There’s an interesting phenomenon going on in the region these days. Like bears coming out of hibernation, area towns are starting to wake up from the recession and move around. In Garner, town leaders are quite focused on doing things that can better position that town for growth now and into the future.
In Knightdale, the town has invested millions in effort to improve livability, and the development community has taken notice.
In Wendell, where growth has never really been easy to come by, Newland Communities has plucked the Wendell Falls development out of bankruptcy and, despite protestations to the contrary, they seem to be on a fast track to get that development off the ground. Time is, after all, money.
And, in Zebulon, some of the residential developments that hit a brick wall a few years ago have seen renewed activity.
All that presents plenty of opportunities as well as challenges for town commissions and town councils.
In Wendell, Zebulon and Knightdale, new town leaders will take their seats this month. They will be faced with difficult decisions about how to spend finite governmental resources. They will have to judge each decision regarding economic development opportunities against the return on investment.
That can be tricky, of course. If you build a park or a greenway, will it make a difference in the eyes of developers or business owners looking for a place to call home? Is investment in downtown a wise way to spend money? And, if so, how much is too much? How loud should local leaders advocate on behalf of schools, an agency they really have no control over? Is that an investment in the future that’s worth expending political capital?
And what about roads and transportation issues that seem to consume the larger cities in the Triangle? Is there a good reason now to push the Department of Transportation and CAMPO – the Capital Area Metropolitican Planning Organization – to spend money on transportation needs now before we see the gridlock that paralyzes larger cities?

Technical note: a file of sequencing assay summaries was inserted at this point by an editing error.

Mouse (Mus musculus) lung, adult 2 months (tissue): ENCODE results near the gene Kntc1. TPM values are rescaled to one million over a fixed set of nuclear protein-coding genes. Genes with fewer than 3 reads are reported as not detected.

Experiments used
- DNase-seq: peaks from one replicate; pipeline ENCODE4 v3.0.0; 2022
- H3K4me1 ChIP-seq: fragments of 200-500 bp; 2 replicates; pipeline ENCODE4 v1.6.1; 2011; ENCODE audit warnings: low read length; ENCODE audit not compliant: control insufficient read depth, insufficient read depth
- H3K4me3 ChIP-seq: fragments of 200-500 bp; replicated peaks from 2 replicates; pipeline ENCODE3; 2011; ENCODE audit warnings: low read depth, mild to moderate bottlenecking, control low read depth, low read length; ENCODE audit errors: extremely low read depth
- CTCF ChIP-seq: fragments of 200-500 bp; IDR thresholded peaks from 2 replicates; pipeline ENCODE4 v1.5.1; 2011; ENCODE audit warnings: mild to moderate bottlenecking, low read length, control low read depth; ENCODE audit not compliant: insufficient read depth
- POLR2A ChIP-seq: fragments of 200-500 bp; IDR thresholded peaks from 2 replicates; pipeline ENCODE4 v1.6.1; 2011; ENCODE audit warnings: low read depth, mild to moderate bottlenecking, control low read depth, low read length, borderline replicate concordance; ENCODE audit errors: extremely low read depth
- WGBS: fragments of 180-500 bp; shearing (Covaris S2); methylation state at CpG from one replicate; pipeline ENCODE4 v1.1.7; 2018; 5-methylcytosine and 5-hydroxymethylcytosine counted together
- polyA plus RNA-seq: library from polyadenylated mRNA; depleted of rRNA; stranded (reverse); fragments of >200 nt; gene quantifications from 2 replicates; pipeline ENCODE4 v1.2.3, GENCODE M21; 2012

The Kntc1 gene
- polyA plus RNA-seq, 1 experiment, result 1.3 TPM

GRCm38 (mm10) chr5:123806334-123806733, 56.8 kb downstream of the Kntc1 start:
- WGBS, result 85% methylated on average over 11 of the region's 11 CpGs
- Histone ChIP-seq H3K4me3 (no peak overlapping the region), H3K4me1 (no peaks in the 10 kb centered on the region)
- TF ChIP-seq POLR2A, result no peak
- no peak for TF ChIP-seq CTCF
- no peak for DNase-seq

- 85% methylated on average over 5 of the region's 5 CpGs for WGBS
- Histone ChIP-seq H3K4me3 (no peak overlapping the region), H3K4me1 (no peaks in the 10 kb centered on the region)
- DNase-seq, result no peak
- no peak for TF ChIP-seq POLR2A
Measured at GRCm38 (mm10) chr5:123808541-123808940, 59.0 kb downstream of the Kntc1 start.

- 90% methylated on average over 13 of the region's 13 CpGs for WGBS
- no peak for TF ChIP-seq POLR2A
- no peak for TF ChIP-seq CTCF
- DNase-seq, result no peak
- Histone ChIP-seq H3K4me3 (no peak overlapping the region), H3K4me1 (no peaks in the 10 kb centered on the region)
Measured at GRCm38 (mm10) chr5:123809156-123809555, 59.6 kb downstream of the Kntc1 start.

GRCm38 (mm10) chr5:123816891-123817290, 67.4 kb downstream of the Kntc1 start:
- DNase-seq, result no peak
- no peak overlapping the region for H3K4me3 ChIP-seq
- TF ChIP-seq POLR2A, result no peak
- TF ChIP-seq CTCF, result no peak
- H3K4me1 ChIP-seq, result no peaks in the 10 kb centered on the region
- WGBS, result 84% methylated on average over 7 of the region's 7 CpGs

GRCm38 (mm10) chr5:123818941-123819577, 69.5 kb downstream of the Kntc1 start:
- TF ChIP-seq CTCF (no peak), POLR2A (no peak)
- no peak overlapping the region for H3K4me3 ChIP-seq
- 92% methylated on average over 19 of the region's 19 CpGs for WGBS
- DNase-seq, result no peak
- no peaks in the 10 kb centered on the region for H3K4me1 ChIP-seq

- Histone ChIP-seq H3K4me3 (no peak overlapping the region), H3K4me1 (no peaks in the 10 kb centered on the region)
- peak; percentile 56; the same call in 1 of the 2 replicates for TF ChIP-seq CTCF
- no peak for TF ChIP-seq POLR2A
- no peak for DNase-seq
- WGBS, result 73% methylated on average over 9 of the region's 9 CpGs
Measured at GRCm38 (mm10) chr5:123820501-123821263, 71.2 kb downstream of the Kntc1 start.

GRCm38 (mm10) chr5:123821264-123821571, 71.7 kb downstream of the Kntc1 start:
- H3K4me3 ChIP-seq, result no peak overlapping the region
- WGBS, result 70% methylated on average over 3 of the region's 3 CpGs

These are all difficult questions and, to be sure, they are just a few of the challenging issues that newly elected boards and councils will have to wrestle with over the next few years.
But it’s also an exciting time to govern. After years of work to stop the bleeding, there seems to be some opportunities to resume preparing for growth and new opportunities. Here’s one piece of advice for all those who will have to make these difficult decisions: it takes money to make money.
For the most part, investments in infrastructure will pay off in the long run. If the towns in our part of Wake County invest in the tangible (think roads and Internet access) and the intangible (think an educated populace) those investments will pay off. For the investor looking for a quick return, they will likely be disappointed. But we don’t ask commissioners and council members to make decisions only for the short-term. For those of us who have vested interests in our communities, we’re willing to wait for the long-term payoff. That’s what good government does. If it seems like the pace is glacial, well consider how long your town (and, by default, you) will benefit from wise decisions made now with the long-term view in mind.
It’s not normally sexy. It’s almost never easy. But it’s critical. And we hope our elected leaders, both new and old, will take that mission to heart over the next four years.